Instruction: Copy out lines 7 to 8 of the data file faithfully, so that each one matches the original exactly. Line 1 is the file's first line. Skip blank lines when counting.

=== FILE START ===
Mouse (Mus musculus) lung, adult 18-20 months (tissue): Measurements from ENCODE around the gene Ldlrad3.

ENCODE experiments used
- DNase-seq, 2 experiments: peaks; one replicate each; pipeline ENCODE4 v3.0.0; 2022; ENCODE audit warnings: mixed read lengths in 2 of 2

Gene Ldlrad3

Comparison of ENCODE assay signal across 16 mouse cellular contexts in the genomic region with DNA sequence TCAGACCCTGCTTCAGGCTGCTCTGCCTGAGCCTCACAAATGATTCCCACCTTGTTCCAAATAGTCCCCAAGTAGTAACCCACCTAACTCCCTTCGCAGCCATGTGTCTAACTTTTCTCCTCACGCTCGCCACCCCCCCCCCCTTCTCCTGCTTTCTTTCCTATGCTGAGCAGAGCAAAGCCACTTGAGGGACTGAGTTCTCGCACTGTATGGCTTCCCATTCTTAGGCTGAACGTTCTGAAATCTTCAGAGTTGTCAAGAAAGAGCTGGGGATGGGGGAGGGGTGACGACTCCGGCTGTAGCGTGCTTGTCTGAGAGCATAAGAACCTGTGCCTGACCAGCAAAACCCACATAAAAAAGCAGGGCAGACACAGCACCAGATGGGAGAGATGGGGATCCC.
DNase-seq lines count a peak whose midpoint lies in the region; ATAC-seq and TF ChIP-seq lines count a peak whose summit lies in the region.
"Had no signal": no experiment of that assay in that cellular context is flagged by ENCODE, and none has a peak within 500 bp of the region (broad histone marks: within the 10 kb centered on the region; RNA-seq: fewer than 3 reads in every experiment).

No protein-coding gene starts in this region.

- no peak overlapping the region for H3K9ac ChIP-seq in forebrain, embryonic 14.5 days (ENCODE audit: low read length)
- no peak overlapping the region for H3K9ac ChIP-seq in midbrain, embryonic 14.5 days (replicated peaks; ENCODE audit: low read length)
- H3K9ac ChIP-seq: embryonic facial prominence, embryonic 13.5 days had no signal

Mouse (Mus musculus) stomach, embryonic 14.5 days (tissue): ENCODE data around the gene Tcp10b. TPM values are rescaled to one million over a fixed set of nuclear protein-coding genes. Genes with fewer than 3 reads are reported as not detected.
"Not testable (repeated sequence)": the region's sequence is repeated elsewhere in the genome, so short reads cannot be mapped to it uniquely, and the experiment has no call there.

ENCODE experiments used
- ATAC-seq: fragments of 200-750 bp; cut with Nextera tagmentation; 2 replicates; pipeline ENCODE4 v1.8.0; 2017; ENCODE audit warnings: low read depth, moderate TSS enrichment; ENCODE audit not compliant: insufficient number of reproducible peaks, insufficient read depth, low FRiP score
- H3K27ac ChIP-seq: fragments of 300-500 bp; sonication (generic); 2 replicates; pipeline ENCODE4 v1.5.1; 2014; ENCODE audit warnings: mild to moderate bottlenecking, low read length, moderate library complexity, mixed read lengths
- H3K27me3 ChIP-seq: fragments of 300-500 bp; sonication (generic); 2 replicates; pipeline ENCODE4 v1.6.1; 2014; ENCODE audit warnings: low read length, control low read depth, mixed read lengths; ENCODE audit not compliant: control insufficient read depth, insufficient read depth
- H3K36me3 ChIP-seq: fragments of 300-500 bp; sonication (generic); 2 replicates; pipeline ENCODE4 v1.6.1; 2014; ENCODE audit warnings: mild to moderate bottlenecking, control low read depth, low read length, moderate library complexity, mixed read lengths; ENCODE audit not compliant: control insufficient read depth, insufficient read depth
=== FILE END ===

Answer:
"Had no signal": no experiment of that assay in that cellular context is flagged by ENCODE, and none has a peak within 500 bp of the region (broad histone marks: within the 10 kb centered on the region; RNA-seq: fewer than 3 reads in every experiment).

No protein-coding gene starts in this region.